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With focus on equity and access, here’s the book on Seattle’s $200M+ library levy proposal

The Seattle City Council will hold a public hearing Thursday evening on Mayor Jenny Durkan’s plan for hiking the Seattle Public Library levy up to over $213.3 million in property taxes over the next seven years.

The new proposal, which first needs to be approved — and possibly modified — by the City Council before before voters get to weigh in in early August, would replace the city’s 2012 levy of $123 million, which was fairly easily approved by voters and expires at the end of this year.

“While Seattle’s voters have historically supported our library system, I don’t take their support for granted,” said  Debora Juarez, who chairs the council’s Select Committee on the Library Levy.

The money under the mayor’s plan would increase access to all of the Seattle Public Library’s 26 branches, sustain and raise investments in technology, expand literature purchases, and continue maintenance.

“From story time to summer learning programs to adult learning classes, our libraries advance equity, education and opportunity for all who call Seattle home,” Durkan said in a statement to CHS. “If we are going to build a city of the future, then we must build the libraries of the future, too. By renewing our shared investments in The Seattle Public Library, we can lift up the places where communities come together, open up doors to learning, and make Seattle a more equitable place to live.”

An overwhelming majority of the 2019 plan — $167.4 million, adjusting for inflation — would be used to continue services funded by the existing levy.

The biggest portion of the plan is $67.5 million over the life of the levy for increased access to the library. High Point, International District/Chinatown and South Park branches would get additional morning and evening hours and four other branches — Delridge, NewHolly, Green Lake and Wallingford — would be open Fridays. The levy also adds one hour at all locations on Sundays, shifting openings from 1 PM to noon, at no incremental cost.

Another $8.3 million per year would be used under the new levy for collection ventures, most of which would continue investments made in 2012. Included in this aspect is an emphasis on the acquisition of books on world languages and increased access to local history resources.

One of the most impactful planks of the mayor’s proposal could eliminate overdue fines for checked out library materials, which would cost $8 million over the next seven years. Patrons who owe more than $15 are blocked from checking out library materials, a policy that tends to hurt people with less money more heavily.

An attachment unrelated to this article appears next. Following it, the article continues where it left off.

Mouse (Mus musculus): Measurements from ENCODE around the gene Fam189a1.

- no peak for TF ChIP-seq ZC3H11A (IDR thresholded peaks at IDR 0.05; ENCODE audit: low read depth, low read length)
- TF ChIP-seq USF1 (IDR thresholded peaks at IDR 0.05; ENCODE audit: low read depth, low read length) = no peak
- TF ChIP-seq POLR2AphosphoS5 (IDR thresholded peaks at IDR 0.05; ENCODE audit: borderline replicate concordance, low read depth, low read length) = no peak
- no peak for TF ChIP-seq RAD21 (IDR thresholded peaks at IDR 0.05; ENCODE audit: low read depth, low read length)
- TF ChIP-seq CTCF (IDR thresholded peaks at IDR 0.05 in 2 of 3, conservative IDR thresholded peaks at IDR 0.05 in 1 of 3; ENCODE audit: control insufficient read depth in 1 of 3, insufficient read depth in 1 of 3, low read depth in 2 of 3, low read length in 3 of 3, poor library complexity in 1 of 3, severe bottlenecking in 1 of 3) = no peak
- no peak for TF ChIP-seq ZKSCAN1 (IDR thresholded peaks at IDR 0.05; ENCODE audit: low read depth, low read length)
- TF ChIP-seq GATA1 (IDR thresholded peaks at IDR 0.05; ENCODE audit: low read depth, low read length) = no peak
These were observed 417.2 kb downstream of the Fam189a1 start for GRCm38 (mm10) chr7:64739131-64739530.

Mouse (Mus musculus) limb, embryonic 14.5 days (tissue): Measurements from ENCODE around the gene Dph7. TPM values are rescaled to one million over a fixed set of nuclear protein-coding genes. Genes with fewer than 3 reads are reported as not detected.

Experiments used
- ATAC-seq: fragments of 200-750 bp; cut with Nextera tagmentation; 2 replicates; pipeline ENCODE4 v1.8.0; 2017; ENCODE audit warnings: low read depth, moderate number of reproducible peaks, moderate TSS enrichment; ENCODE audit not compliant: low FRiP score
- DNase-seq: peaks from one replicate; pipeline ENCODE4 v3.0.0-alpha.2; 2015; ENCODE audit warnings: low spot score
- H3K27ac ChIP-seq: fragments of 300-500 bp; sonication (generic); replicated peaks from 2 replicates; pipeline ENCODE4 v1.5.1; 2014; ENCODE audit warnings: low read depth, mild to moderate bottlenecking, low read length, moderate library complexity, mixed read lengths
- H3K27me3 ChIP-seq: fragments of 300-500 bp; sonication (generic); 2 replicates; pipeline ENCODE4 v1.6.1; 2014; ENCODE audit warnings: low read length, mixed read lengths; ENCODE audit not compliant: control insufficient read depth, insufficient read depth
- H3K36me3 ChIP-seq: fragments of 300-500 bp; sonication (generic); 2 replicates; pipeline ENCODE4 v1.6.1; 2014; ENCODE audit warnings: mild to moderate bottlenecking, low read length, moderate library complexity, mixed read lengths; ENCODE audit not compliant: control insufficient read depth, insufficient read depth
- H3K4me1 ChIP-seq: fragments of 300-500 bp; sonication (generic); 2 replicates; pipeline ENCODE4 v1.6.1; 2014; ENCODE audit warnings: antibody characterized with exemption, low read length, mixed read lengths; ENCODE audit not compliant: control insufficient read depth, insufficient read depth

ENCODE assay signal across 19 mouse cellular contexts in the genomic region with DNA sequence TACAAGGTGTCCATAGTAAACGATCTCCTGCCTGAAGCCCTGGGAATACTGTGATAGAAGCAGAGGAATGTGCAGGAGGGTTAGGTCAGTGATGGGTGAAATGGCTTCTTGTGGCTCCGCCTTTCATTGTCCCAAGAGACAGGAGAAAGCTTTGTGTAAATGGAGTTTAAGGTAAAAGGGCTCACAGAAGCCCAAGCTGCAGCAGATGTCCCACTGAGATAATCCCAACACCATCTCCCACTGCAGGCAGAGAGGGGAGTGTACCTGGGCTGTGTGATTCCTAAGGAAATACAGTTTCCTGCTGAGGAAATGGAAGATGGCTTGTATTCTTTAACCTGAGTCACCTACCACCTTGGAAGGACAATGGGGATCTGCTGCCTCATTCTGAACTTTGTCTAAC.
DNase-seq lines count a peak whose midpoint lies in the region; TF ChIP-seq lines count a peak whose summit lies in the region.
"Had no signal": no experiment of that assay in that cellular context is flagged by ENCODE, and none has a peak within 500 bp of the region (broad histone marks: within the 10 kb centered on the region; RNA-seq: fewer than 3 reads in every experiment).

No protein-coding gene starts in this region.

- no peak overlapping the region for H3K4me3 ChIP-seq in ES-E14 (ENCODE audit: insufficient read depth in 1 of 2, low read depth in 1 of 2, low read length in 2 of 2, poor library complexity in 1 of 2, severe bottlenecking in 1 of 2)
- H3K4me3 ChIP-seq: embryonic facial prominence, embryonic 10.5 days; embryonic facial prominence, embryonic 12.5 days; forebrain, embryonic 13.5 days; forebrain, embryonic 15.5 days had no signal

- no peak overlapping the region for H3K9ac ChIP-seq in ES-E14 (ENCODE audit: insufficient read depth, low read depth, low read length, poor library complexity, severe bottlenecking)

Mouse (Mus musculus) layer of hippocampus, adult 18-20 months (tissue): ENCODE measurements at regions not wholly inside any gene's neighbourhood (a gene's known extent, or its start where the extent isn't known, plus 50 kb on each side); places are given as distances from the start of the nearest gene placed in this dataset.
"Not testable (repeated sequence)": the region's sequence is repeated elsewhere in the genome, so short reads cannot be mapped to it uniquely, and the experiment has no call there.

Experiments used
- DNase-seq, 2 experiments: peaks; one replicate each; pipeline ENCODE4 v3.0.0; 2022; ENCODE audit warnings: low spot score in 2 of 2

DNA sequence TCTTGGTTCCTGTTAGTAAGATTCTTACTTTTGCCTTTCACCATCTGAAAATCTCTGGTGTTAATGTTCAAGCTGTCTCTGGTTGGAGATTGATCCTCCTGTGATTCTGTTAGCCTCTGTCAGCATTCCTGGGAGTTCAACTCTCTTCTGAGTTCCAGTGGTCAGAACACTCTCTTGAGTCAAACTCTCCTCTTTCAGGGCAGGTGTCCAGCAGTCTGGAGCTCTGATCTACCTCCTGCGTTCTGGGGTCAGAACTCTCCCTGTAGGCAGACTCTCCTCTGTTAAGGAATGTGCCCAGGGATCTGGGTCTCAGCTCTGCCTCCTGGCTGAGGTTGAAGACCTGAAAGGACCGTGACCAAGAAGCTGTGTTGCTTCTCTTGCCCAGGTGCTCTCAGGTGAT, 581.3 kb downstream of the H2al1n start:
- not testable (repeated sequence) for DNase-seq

18% of accounts at the Capitol Hill branch are blocked, for example, with an average balance of $7.82, while the nearby Montlake library has the lowest block rate and lowest average balance in the city. Meanwhile, south Seattle branches, such as NewHolly and Rainier Beach, have 37% and 36% of library accounts blocked, respectively.

In addition, $55.7 million over the life of the levy, which would last through December 2026, would be used for maintenance, including reducing the risk of injury in the case of an earthquake through seismic retrofits, which would cost $13.8 million for three locations identified as high-risk.

Finally, $4.2 million per year would be earmarked for replacing and upgrading technology, such as routers, printers, and computers, as well as paying for major technology system upgrades. 29% of patrons at the Capitol Hill branch use computers, compared to 48% at the Chinatown/International District library.

The council can change the mayor’s proposal before sending it to the ballot and previewed some additions that could come up in a Monday committee hearing.

Lorena Gonzalez hopes to add library programming for children under 3, which are attended by nearly 107,000 people in total. SPL is gathering information on this idea to see how much it may cost while Mike O’Brien has proposed adding an extra open hour for all branches Monday through Thursday, which would cost $5.6 over seven years, according to a council-staff memo.

Other possible changes being considered by the council include a $6.1 million proposal to use part of Seattle City Light’s new Denny Substation in South Lake Union for a non-traditional library space, which could possibly include programming or a pick-up space, and a $2.6 plan for adding air conditioning and elevators to the Columbia City, Green Lake, and University branches.

The public hearing on the proposal takes place starting at 5:30 PM Thursday in Council Chambers at City Hall. The levy has another scheduled committee April 17 and could have a vote from the full council April 22.

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10 thoughts on “With focus on equity and access, here’s the book on Seattle’s $200M+ library levy proposal” -- All CHS Comments are held for moderation before publishing

  1. I would support alternate, non monetary, means of paying down your library fines, but not the elimination of late penalties all together. If that aspect remains I won’t support this levy.

  2. I agree with CD Neighbor, as a regular lender from the library, what other incentive is there for some to return books in a timely manner. The wait for some books can be weeks.

  3. We can look at the data from other library systems and see that eliminating punitive fines will not impact hold pick up times. There’s data.

  4. This was my reaction too, at first. But once you dig into it, there is so much more to this story.

    The Library is already partially fine-free. Many in Seattle – especially the more affluent – already have fine-free borrowing because they are able – technologically and financially – to access electronic or e-materials which are a very fast growing proportion of all borrowed materials and incredibly expensive to libraries. The same is true for people who served via the bookmobile.